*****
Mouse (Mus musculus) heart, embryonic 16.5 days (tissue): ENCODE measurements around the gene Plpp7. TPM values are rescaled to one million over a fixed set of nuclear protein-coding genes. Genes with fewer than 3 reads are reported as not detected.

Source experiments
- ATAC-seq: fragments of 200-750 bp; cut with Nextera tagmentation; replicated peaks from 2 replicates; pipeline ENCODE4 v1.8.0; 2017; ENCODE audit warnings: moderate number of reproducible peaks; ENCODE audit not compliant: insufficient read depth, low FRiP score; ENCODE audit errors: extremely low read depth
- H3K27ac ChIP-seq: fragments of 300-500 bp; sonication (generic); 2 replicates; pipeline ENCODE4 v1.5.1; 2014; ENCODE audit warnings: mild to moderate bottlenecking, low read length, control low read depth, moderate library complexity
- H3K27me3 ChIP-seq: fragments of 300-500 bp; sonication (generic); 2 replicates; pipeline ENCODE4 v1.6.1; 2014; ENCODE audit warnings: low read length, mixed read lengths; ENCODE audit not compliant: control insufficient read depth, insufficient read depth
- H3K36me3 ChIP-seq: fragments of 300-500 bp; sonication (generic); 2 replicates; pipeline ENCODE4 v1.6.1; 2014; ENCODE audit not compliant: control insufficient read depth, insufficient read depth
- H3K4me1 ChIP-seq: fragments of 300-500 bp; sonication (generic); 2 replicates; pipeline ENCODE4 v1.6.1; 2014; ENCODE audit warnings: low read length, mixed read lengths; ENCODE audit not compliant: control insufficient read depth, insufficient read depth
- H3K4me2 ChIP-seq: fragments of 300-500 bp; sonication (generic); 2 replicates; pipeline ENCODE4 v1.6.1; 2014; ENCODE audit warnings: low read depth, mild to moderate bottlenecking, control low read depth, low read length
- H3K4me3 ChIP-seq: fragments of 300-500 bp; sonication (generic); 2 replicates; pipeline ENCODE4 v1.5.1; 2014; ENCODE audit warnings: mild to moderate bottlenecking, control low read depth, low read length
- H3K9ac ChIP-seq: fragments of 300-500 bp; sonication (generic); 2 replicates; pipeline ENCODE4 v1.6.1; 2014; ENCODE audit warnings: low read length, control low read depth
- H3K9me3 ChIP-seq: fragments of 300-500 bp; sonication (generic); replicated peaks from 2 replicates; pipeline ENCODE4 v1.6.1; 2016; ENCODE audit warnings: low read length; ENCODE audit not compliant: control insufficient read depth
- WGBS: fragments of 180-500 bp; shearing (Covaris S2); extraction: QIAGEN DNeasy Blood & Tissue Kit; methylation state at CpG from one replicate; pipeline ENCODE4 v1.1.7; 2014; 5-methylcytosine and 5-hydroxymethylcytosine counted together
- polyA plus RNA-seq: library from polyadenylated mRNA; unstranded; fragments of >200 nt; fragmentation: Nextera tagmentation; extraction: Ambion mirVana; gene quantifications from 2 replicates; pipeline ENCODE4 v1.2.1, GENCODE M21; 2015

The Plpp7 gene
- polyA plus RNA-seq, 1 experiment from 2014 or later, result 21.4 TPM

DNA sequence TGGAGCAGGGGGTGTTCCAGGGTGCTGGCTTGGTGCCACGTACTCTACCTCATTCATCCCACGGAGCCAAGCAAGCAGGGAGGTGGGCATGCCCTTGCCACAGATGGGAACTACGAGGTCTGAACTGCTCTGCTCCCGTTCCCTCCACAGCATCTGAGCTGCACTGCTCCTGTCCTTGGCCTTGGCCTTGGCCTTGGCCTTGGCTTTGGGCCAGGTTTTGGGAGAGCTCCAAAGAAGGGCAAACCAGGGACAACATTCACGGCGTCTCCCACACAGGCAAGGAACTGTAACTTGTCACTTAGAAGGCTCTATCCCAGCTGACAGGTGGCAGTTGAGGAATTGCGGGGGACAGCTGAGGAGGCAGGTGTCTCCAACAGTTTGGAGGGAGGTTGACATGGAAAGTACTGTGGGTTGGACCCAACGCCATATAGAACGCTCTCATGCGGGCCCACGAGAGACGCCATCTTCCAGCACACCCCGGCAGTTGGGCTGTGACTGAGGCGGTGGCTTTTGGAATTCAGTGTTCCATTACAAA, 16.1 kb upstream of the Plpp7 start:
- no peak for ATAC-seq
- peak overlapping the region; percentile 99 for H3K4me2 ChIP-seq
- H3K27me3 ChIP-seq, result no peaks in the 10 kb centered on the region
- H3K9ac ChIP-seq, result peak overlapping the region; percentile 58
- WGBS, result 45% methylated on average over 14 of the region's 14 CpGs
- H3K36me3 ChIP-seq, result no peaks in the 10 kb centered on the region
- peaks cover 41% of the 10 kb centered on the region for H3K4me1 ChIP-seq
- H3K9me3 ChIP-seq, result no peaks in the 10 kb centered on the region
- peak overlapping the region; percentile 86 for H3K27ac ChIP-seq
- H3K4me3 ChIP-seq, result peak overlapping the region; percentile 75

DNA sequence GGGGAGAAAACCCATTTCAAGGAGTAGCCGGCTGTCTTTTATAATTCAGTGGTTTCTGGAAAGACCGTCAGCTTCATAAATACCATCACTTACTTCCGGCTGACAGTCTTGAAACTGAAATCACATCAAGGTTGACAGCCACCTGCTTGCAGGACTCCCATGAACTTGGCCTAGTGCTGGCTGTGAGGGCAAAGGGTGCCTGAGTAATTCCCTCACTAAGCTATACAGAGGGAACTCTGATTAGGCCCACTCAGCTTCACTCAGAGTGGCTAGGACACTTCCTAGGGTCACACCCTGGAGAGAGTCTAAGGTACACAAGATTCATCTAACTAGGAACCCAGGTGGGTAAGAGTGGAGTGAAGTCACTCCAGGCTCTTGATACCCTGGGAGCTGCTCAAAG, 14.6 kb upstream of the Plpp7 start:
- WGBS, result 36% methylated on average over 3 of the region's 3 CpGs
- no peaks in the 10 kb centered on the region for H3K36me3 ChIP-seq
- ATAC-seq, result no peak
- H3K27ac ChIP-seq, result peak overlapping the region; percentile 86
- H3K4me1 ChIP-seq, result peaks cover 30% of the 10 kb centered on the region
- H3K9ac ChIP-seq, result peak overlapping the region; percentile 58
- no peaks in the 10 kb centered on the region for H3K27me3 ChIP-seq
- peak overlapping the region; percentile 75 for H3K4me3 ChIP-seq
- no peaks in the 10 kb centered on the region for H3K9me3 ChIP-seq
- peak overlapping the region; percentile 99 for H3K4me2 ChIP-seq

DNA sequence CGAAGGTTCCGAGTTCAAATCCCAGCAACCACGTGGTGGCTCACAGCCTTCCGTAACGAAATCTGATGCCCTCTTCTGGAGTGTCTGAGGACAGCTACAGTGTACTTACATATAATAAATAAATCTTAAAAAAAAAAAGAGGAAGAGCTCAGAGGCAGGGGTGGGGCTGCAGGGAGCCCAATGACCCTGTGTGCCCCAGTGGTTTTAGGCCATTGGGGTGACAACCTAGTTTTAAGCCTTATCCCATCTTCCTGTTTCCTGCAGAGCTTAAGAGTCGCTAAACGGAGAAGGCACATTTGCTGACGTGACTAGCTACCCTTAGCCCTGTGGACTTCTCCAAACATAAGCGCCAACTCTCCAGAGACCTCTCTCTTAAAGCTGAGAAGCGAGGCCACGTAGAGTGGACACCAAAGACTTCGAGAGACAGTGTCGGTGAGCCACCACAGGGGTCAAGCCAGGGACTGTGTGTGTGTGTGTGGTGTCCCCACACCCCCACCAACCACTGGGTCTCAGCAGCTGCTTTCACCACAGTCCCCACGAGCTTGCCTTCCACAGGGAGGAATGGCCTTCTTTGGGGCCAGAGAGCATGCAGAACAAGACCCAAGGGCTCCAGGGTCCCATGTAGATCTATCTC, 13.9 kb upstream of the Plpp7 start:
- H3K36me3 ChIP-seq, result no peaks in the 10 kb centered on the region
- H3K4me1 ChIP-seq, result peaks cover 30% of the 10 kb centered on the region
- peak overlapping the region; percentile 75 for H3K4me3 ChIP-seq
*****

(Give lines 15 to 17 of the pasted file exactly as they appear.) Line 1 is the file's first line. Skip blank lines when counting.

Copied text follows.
- polyA plus RNA-seq, 1 experiment from 2014 or later, result 21.4 TPM

DNA sequence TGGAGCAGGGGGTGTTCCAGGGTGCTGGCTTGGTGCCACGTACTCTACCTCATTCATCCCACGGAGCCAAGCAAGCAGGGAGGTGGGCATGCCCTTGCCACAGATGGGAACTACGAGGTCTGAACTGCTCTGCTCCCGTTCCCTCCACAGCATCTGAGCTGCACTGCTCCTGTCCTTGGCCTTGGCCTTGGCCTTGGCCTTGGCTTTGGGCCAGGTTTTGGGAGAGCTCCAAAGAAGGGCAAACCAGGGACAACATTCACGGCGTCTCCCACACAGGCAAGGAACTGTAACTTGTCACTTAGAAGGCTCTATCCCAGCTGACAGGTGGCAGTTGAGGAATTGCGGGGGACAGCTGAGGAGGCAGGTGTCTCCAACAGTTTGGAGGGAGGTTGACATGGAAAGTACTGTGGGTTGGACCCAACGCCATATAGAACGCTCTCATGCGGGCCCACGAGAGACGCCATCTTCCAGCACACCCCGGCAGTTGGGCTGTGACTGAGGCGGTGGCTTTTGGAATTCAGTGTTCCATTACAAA, 16.1 kb upstream of the Plpp7 start:
- no peak for ATAC-seq